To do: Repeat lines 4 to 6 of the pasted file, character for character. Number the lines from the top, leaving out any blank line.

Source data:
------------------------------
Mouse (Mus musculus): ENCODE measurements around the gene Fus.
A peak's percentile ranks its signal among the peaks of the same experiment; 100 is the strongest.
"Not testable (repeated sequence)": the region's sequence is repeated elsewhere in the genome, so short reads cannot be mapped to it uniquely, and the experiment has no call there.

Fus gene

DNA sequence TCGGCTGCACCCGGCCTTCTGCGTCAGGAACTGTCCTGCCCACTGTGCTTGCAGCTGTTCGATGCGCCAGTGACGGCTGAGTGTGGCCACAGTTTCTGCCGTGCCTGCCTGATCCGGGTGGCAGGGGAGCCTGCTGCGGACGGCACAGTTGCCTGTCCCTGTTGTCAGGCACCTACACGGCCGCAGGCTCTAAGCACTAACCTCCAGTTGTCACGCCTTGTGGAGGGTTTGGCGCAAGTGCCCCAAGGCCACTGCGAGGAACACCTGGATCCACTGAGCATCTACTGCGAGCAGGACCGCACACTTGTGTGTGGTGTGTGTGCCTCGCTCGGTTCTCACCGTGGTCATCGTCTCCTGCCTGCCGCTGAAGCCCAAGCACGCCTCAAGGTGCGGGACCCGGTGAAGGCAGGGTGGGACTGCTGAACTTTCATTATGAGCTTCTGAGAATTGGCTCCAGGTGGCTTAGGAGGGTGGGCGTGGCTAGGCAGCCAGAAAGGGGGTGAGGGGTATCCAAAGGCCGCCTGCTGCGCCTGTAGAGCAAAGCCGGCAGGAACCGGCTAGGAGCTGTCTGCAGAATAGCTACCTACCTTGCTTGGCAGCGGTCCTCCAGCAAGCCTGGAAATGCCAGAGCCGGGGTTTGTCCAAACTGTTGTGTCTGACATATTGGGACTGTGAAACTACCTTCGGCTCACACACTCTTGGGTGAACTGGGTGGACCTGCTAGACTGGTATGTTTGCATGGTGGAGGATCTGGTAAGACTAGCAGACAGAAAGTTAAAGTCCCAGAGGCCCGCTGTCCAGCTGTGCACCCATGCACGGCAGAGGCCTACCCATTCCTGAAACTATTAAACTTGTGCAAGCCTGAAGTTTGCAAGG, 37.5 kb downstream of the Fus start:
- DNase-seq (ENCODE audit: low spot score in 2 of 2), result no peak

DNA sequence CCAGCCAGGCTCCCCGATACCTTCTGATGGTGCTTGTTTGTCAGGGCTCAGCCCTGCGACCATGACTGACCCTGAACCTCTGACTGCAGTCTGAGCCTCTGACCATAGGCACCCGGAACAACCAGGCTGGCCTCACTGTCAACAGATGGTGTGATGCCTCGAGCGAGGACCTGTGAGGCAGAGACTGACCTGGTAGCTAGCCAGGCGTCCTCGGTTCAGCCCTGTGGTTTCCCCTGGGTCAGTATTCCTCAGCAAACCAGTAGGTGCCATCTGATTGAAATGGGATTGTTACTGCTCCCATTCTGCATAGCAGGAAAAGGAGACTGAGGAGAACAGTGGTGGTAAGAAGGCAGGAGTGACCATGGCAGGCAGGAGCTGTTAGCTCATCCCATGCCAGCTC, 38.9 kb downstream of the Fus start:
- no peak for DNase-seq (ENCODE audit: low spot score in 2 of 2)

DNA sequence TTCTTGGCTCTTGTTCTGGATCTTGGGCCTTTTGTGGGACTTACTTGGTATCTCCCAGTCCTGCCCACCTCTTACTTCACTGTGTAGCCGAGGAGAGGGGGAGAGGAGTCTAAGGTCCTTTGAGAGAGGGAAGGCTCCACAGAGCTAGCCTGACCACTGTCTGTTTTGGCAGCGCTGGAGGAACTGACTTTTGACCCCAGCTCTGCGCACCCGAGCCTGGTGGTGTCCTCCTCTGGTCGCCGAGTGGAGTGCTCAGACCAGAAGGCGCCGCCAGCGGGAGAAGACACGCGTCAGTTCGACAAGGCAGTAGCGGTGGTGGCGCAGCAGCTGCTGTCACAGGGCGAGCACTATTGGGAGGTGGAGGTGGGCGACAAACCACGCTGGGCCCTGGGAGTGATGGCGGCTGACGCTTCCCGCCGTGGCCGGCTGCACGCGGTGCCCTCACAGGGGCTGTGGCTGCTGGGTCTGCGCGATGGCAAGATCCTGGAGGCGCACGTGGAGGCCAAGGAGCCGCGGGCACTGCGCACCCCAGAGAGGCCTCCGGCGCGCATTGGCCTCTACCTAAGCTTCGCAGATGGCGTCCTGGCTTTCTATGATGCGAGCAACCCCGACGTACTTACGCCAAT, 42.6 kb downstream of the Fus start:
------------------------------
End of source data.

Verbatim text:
Fus gene

DNA sequence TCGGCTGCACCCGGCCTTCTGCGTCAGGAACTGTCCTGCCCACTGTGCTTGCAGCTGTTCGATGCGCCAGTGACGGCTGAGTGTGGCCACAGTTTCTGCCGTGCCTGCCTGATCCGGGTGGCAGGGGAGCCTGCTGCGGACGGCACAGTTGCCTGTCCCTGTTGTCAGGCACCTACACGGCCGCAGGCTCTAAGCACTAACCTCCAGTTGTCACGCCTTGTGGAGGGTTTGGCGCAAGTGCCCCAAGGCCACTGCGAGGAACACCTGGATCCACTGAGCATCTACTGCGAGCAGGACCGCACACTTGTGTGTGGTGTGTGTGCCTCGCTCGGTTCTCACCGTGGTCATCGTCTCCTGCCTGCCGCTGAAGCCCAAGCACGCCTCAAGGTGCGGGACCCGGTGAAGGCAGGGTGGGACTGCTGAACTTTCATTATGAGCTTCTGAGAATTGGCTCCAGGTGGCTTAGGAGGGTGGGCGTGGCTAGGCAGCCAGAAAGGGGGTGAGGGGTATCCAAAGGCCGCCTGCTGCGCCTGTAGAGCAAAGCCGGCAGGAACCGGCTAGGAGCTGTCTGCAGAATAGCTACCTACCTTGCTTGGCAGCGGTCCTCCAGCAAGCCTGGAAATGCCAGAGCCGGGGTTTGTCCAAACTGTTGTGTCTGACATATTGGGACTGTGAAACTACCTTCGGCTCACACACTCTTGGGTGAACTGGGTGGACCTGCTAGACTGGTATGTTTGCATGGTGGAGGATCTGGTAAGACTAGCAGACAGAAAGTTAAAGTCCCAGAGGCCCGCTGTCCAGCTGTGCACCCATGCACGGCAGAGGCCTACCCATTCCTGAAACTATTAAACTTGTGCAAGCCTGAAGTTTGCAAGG, 37.5 kb downstream of the Fus start:
- DNase-seq (ENCODE audit: low spot score in 2 of 2), result no peak